It’s well known that immediately after the end of World War II, the United States declared the whole world to be zoned into so-called important, extremely important, or vital U.S. interests. And to “defend,” or to be more precise, to promote these interests, Washington gave itself the exclusive right to use its entire toolkit of influence on other countries, including its “unmatched military might.”

As a result, the U.S. keeps its armed forces, which are constantly in a high state of combat readiness, throughout the entire world in so-called unified combatant commands, which have been created, deployed and trained to carry out tasks in future theaters of war that have been “pre-cut” on all continents and bodies of water. In other words, the entire population of the earth today lives in territories of vital U.S. interests, for the “defense” of which at any moment a concrete U.S. military structure has already been allocated. Even Antarctica, with its penguins, falls into one of the Americans’ zones of responsibility.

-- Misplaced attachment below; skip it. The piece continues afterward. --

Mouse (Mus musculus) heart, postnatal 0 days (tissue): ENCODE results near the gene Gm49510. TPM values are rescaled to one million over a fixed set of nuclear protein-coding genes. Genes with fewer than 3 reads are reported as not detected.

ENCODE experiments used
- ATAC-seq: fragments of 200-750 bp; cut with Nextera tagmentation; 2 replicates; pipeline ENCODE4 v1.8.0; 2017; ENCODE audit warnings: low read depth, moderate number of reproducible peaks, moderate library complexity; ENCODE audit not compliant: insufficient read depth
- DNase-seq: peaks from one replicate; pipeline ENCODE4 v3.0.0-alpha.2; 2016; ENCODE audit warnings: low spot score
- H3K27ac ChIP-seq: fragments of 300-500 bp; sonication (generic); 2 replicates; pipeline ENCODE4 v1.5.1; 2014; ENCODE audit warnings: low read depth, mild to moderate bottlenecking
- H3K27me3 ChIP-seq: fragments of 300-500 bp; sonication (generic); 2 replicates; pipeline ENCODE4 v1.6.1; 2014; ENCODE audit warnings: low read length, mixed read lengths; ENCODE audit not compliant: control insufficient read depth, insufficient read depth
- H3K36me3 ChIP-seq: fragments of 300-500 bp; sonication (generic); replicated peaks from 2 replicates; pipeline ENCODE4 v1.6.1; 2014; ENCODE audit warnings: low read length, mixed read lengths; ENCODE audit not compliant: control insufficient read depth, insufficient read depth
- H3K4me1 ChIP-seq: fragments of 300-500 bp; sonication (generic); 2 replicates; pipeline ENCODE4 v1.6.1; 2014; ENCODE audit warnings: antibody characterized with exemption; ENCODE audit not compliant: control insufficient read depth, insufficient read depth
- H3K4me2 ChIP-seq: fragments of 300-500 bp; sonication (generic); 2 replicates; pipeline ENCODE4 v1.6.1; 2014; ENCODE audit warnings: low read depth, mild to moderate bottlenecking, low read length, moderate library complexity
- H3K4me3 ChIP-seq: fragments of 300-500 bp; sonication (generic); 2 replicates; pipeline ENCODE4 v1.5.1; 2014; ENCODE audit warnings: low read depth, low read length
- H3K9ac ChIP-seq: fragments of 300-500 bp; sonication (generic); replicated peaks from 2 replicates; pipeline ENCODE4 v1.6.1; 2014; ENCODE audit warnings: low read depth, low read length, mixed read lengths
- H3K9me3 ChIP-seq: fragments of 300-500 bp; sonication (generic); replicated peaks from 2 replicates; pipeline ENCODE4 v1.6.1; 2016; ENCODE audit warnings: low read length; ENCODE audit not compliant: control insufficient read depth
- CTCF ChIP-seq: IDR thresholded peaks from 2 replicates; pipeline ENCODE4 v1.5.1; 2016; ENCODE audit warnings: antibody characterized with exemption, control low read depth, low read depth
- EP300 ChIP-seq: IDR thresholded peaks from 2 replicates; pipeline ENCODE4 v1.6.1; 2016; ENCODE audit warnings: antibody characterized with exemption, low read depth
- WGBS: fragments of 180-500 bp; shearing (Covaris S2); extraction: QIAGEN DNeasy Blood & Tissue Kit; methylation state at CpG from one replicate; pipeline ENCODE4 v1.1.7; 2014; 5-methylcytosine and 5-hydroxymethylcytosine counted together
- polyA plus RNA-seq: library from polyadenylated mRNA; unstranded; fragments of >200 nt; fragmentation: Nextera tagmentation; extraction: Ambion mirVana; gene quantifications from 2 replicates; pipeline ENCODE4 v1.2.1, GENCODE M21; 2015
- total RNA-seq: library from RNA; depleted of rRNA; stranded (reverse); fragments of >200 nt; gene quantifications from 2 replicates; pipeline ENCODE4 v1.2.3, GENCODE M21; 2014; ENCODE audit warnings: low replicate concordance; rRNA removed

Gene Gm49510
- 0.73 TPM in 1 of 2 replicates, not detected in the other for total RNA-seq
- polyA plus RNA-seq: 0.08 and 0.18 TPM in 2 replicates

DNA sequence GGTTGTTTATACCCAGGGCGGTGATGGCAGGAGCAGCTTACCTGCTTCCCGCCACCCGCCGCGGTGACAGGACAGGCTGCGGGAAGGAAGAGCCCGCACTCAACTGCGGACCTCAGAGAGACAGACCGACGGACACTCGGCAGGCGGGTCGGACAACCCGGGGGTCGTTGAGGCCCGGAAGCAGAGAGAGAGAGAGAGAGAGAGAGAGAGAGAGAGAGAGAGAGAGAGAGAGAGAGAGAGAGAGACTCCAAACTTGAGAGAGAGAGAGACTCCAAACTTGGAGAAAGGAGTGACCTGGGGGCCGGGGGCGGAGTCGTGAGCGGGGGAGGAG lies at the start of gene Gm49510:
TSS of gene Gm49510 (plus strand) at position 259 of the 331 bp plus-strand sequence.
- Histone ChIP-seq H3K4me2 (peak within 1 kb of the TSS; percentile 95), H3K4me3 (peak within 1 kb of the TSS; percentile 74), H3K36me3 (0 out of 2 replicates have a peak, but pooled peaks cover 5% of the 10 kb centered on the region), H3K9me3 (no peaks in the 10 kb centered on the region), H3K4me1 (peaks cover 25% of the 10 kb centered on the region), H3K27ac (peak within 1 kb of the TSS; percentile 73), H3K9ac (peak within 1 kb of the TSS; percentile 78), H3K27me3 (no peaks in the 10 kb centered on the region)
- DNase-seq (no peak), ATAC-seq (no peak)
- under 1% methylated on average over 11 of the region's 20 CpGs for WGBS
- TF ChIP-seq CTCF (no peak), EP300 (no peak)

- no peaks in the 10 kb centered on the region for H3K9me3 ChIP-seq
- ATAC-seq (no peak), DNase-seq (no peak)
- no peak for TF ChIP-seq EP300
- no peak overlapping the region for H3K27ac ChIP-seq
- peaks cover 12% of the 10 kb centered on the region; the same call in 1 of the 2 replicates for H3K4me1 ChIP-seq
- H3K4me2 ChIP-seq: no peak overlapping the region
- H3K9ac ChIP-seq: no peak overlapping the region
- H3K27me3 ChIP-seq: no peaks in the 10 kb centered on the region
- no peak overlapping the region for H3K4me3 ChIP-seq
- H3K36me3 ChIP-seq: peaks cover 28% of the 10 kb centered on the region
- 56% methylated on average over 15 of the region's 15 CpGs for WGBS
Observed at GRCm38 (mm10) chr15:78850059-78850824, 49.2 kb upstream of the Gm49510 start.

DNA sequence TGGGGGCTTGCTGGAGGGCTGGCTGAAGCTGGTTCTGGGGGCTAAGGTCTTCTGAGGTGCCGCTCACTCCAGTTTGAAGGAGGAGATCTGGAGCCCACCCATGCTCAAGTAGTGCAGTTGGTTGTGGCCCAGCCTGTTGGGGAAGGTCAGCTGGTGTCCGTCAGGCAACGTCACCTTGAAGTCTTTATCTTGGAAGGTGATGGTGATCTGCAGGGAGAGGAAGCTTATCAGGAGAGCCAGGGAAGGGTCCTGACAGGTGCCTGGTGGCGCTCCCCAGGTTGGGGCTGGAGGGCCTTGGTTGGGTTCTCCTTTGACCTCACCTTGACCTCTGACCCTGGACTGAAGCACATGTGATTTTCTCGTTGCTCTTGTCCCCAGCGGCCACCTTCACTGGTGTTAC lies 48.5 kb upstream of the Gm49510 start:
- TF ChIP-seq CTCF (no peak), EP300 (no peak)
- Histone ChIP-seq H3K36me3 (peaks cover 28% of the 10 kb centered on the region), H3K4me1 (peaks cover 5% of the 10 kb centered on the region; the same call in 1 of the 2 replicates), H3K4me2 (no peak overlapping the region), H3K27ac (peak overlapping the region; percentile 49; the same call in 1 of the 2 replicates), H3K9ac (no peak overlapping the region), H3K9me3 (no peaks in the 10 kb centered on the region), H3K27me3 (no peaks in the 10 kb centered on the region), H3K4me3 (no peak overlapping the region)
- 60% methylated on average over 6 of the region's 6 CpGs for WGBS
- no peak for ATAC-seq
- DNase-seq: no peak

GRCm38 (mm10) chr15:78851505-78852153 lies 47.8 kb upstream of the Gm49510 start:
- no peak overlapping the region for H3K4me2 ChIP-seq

Every country in the world is located within the U.S. UCC zones of responsibility. That is, for Washington, foreign countries aren’t subjects of international law but rather potential objects of coercive military influence. Over 90 percent of the U.S. war machine is designated not for the defense of the country’s own territory and population, not for ensuring its security, but exclusively for conducting military operations on the territory of any other country in the world with a regime that’s out of favor with Washington.